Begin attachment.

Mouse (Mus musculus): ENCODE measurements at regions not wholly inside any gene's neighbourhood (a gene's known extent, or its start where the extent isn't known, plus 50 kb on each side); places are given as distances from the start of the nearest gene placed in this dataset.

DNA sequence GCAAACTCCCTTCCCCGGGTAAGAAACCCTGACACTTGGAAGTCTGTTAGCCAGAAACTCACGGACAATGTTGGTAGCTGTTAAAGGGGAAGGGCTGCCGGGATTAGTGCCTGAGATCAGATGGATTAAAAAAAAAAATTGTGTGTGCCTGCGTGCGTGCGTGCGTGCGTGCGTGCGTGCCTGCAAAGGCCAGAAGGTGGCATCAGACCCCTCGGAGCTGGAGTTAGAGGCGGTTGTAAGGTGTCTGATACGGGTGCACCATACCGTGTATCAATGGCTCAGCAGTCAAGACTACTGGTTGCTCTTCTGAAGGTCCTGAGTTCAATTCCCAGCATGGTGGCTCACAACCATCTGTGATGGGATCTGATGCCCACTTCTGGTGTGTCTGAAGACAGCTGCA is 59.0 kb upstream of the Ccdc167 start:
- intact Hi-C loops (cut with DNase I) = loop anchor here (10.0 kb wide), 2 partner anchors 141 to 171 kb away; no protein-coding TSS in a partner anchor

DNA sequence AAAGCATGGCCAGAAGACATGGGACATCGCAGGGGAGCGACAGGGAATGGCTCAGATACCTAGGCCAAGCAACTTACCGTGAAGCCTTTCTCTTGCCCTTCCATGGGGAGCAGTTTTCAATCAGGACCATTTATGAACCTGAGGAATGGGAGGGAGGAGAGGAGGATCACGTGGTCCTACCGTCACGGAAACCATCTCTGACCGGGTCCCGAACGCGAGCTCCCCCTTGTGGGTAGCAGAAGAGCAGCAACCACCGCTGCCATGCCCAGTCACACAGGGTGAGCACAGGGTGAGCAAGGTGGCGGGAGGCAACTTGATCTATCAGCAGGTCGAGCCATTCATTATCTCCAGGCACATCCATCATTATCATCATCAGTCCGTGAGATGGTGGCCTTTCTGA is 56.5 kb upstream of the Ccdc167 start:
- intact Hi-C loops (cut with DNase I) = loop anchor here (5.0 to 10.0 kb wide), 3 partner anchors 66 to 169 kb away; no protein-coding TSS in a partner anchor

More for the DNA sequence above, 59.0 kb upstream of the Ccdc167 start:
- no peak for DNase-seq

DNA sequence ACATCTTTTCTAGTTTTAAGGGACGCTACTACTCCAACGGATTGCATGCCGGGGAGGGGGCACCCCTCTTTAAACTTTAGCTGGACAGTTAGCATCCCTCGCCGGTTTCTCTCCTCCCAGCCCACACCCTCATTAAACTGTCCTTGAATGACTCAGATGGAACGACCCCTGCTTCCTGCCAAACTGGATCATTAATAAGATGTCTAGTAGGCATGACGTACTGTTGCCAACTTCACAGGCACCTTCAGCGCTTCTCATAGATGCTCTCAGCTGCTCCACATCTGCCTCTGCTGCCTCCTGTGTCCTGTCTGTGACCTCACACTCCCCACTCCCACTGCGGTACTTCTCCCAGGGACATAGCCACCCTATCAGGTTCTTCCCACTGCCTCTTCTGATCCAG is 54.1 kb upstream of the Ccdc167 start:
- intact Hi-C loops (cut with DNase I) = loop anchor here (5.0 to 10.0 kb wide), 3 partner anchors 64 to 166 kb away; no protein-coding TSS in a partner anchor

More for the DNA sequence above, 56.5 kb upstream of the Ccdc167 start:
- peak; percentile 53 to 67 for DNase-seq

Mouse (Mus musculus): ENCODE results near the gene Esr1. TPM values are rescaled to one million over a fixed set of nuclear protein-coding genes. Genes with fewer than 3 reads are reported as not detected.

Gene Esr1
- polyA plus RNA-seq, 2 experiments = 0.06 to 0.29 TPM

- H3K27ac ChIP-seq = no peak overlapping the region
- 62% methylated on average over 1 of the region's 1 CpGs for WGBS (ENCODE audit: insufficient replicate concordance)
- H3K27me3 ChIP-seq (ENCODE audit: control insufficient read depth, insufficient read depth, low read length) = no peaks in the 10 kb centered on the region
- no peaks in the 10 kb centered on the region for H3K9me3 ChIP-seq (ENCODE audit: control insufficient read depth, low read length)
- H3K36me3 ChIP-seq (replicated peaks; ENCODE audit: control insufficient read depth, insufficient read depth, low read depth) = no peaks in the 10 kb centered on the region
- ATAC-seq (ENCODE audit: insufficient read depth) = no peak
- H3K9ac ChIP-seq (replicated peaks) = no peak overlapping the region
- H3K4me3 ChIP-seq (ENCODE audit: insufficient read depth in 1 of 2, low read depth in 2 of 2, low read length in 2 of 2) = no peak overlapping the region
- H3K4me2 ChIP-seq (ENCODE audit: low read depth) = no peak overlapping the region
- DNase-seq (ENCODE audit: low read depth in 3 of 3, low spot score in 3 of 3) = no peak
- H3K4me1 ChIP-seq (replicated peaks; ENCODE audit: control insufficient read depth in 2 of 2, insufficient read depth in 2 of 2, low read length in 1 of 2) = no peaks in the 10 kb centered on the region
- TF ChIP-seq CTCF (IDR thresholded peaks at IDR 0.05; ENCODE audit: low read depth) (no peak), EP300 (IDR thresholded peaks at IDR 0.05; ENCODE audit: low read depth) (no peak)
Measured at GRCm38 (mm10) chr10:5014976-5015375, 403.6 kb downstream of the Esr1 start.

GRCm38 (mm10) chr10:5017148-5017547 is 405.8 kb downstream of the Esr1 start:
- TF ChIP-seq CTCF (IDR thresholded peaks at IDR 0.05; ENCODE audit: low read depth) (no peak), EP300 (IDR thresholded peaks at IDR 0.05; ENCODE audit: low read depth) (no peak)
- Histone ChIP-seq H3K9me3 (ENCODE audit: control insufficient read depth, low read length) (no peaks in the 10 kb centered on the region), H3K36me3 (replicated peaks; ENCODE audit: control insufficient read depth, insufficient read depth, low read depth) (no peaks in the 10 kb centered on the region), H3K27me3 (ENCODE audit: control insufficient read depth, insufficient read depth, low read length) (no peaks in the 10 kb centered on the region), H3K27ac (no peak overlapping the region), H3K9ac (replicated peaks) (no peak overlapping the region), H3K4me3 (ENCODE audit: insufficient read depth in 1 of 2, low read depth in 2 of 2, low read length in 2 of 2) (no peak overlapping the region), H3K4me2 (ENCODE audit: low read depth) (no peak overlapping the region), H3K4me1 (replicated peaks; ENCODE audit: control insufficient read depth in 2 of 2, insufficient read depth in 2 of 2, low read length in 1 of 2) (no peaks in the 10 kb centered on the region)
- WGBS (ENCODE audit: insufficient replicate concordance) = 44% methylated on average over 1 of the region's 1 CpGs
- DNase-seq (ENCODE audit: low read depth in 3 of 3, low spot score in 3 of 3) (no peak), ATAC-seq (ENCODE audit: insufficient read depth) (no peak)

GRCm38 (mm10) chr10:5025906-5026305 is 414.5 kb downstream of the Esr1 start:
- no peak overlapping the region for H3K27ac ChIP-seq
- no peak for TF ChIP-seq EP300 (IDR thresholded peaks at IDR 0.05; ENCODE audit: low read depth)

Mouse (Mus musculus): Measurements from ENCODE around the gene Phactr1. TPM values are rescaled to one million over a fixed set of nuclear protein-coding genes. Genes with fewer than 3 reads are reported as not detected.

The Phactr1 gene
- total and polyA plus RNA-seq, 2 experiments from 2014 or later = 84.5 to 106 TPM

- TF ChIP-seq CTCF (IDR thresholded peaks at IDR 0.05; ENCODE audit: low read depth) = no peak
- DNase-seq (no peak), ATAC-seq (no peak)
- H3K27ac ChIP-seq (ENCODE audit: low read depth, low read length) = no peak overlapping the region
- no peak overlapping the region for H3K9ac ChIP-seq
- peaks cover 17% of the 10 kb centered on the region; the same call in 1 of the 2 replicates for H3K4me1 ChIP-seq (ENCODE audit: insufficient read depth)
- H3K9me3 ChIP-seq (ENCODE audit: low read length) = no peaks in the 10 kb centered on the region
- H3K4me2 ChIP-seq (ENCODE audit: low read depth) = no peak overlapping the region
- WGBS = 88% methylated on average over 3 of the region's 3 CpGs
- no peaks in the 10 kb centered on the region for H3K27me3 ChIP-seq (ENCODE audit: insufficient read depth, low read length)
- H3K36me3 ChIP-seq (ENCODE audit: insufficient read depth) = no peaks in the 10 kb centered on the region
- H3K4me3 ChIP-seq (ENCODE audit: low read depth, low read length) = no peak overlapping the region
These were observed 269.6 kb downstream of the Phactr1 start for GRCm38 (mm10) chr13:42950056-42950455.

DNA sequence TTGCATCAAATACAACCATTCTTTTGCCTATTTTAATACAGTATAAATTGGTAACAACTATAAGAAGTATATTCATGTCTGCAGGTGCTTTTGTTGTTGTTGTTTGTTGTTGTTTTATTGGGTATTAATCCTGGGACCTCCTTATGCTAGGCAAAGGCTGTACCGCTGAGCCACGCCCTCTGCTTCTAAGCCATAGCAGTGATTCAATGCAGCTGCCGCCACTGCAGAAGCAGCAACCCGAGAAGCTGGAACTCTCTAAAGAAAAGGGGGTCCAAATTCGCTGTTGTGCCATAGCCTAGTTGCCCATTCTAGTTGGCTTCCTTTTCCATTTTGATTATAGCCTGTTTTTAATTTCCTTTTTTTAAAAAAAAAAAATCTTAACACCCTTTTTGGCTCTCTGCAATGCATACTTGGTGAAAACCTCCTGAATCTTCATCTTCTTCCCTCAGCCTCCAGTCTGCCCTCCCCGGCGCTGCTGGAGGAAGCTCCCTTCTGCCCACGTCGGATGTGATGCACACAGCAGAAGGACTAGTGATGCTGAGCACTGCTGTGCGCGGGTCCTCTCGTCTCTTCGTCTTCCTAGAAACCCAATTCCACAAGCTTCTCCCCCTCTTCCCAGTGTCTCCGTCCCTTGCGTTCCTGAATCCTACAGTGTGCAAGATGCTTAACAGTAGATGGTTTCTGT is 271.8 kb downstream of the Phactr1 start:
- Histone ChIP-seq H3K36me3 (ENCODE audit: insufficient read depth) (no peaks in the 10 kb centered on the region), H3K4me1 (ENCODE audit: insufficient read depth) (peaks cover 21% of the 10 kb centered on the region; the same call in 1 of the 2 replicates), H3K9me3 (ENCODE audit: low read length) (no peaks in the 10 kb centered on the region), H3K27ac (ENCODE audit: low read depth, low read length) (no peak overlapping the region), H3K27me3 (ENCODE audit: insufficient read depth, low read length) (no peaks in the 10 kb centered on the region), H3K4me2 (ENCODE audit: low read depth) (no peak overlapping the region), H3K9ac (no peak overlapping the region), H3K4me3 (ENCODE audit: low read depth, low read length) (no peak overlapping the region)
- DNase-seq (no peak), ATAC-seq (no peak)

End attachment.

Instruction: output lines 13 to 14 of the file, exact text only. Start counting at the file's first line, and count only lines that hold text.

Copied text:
Gene Esr1
- polyA plus RNA-seq, 2 experiments = 0.06 to 0.29 TPM